What Past Hollywood Writers’ Strikes Tell Us About the Future of Movies

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If you look at the coverage around the current Writers Guild of America (WGA) strike, or the one that took place in 2007-2008, it tends to revolve around television. With TV taking less time to produce more content, a strike of any significant length of time will affect that medium well before the big-budget world of film, where the average length of pre-production can range anywhere from six months to a year.

As the writer John Gregory Dunne once wrote in his essay “Hollywood: Opening Moves,” “From the earliest days of the motion picture industry … the screenwriter has been regarded at best as an anomalous necessity, at worst a curse to be born.” Though audiences starting in Hollywood’s earliest days came to know the names of some prominent screenwriters, like Dalton Trumbo and Joseph L. Mankiewicz, they’ve also found themselves at the center of disputes since moviemaking started.

Screenwriters have been at the center of union formation starting back in the 1910s, initially setting themselves up as part of the Authors Guild. But when the early scenario writers discovered they were doing far different work than authors, some bandied about a desire to form a proper union.

It wasn’t until 1920 that a group of screenwriters, angry over reductions in their wages, took to form the Screen Writers Guild, according to the Writers Guild Foundation website. The early group took out a letter in Variety decrying the “the numerous abuses to which the screen writer is subject,” according to Writers Guild writer Hilary Swett. But as Howard Suber, professor emeritus at the UCLA School of Theater, Film and Television and co-founder of the UCLA film archive, told TheWrap, “It wasn’t much, kind of a social club.”

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The early tenets of this Writers Guild sought to “secure copyright protection for original story manuscripts and scenarios of motion pictures,” “procure adequate screen, advertising and publicity credit” and “help its members secure adequate compensation and recognition for their efforts.” That desire to determine credit, ironically, is something Suber said writers deal with too often even today. “It’s often said it’s more important than the money you get paid,” he said.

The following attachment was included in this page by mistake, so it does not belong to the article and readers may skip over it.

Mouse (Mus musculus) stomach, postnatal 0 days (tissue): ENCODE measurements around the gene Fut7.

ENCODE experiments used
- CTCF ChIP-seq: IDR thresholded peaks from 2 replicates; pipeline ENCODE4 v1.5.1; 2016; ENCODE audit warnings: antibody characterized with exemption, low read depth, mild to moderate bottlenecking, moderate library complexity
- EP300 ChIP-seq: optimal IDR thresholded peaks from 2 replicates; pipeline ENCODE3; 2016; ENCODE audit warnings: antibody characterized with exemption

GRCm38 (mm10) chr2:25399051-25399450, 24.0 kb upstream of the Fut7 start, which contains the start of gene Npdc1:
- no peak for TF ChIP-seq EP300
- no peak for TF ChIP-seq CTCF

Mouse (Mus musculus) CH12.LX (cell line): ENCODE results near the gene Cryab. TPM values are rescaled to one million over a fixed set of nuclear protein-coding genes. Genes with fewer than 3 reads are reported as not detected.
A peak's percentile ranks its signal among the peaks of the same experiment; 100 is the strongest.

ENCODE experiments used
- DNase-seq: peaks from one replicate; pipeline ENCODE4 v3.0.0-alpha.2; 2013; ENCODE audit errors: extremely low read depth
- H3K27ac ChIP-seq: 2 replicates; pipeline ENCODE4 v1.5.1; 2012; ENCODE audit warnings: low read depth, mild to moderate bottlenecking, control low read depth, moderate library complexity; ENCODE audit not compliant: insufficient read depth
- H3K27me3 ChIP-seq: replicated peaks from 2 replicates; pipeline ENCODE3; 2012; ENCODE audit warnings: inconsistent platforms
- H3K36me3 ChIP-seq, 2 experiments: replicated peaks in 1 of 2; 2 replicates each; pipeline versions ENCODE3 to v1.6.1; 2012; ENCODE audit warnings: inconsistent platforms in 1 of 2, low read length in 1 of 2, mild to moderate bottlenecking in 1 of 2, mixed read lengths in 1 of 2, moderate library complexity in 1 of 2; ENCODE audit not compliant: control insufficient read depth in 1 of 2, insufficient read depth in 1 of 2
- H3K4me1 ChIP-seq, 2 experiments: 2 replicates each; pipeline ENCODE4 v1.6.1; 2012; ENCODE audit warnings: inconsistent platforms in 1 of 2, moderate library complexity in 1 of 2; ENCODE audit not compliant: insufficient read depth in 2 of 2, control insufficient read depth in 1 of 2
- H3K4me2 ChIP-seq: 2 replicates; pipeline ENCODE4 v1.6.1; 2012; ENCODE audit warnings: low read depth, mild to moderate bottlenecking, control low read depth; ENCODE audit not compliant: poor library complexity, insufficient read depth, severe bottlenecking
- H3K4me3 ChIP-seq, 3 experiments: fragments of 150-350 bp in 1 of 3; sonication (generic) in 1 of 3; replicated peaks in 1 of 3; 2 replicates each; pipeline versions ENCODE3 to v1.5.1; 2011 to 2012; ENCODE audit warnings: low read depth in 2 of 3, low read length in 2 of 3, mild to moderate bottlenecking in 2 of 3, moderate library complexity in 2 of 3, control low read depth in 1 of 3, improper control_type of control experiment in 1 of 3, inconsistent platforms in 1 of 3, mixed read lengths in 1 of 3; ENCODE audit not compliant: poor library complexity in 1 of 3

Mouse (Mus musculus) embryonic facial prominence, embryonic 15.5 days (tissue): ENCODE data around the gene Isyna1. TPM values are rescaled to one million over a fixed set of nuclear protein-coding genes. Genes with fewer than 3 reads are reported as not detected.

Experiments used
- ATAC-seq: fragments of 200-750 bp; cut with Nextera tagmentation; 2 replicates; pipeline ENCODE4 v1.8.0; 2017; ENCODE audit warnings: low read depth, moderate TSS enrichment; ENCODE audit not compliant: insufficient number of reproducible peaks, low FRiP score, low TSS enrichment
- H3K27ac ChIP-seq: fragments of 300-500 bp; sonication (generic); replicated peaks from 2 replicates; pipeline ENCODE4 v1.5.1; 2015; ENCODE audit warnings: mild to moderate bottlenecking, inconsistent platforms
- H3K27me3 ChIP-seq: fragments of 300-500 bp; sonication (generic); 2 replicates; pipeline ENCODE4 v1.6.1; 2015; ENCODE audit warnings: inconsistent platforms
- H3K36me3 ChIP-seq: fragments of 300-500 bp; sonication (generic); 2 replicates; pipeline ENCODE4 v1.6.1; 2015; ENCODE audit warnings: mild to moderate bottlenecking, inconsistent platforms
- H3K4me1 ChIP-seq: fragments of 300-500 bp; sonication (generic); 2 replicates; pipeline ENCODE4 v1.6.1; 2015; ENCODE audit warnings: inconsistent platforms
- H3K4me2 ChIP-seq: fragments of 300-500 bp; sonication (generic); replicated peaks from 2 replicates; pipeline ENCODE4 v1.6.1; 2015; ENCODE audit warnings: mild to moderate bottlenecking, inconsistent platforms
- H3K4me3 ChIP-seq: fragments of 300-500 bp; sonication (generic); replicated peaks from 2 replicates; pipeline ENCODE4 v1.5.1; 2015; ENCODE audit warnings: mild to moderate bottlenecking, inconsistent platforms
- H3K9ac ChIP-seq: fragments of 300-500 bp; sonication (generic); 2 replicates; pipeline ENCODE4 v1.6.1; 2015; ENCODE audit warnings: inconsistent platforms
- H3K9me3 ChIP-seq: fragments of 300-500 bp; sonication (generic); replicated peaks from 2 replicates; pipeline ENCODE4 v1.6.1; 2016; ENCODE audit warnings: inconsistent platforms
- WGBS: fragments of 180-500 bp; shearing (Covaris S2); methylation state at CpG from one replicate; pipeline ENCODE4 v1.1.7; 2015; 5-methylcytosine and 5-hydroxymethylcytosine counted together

After its quick formation, the Guild would become practically a nonentity by 1927. Around that same time MGM head Louis B. Mayer formed the Academy of Motion Picture Arts and Sciences. “It was formed, because labor, not just the writers, but labor in general was part of the national phenomenon forming across the country,” Suber said.

However, the Academy at the time tended to only accept the highest-profile stars, directors and screenwriters that, coupled with it being sponsored by the studios, sowed mistrust among what remained of the Writers Guild.

A rash of salary reductions leading up to the Great Depression, coupled with the arrival of the first all-talking motion picture “The Jazz Singer,” led the Screen Writers Guild to blossom again. It implemented a “Writer-Producer Code of Practice,” according to Swett, that established credit guidelines and how freelance writers could operate. In 1933, the Screen Writers Guild decided to get serious and in April of that year the new Screen Writers Guild was formed with 173 charter members. It proved to be the model, according to Swett, for other guilds that popped up in its wake, including the Screen Actors Guild (established in 1933) and the Screen Directors Guild (1936).

After those intense years of formation, the Writers Guild didn’t go on its first major strike until 1960. Both WGA West and East banded together against the Association of Motion Picture Producers, engaging in a strike that lasted 146 days. The Guild took issue with the payment of broadcast royalties for films that aired on television.

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A settlement would be reached on June 10, 1960. It saw the studios paying into the writers’ pension and health care and giving 5% of the studio’s income from pre-1960 films that aired on TV (2% would be given for post-1960 films).

Subsequent strikes involving the Writers Guild took place in the 1970s and 1980s, with the emphasis more on the growing significance of television. Pay TV rates would become the spark for another strike in 1988. Minimum rates for writers were increased to $350 a week with a 10% raise for the first two years and then 5% or the next year and a half.

But the rise of new technologies have always been at the forefront of Hollywood writers’ strikes, whether that’s the 1960s — involving film on TV — or the 1988 one focused on TV residuals. Most famously, the strike of 2007-2008 focused on DVDs and home entertainment residuals.

The strides made in that most recent strike, as Suber said, are more of a Pyrrhic victory without any real teeth to them, as we’re seeing with the current strike. “Within a few years, DVD generated half of the film industry’s income. What nobody could foresee was that, not that many years later, this thing we now call streaming was going to start coming in and people were going to stop buying or even renting DVDs,” he said.

It’s a key reason, according to Suber, why he believes compromise will have to be made in this strike, especially with the theatrical experience still on shaky ground.

Find all our coverage on the writers’ strike here.

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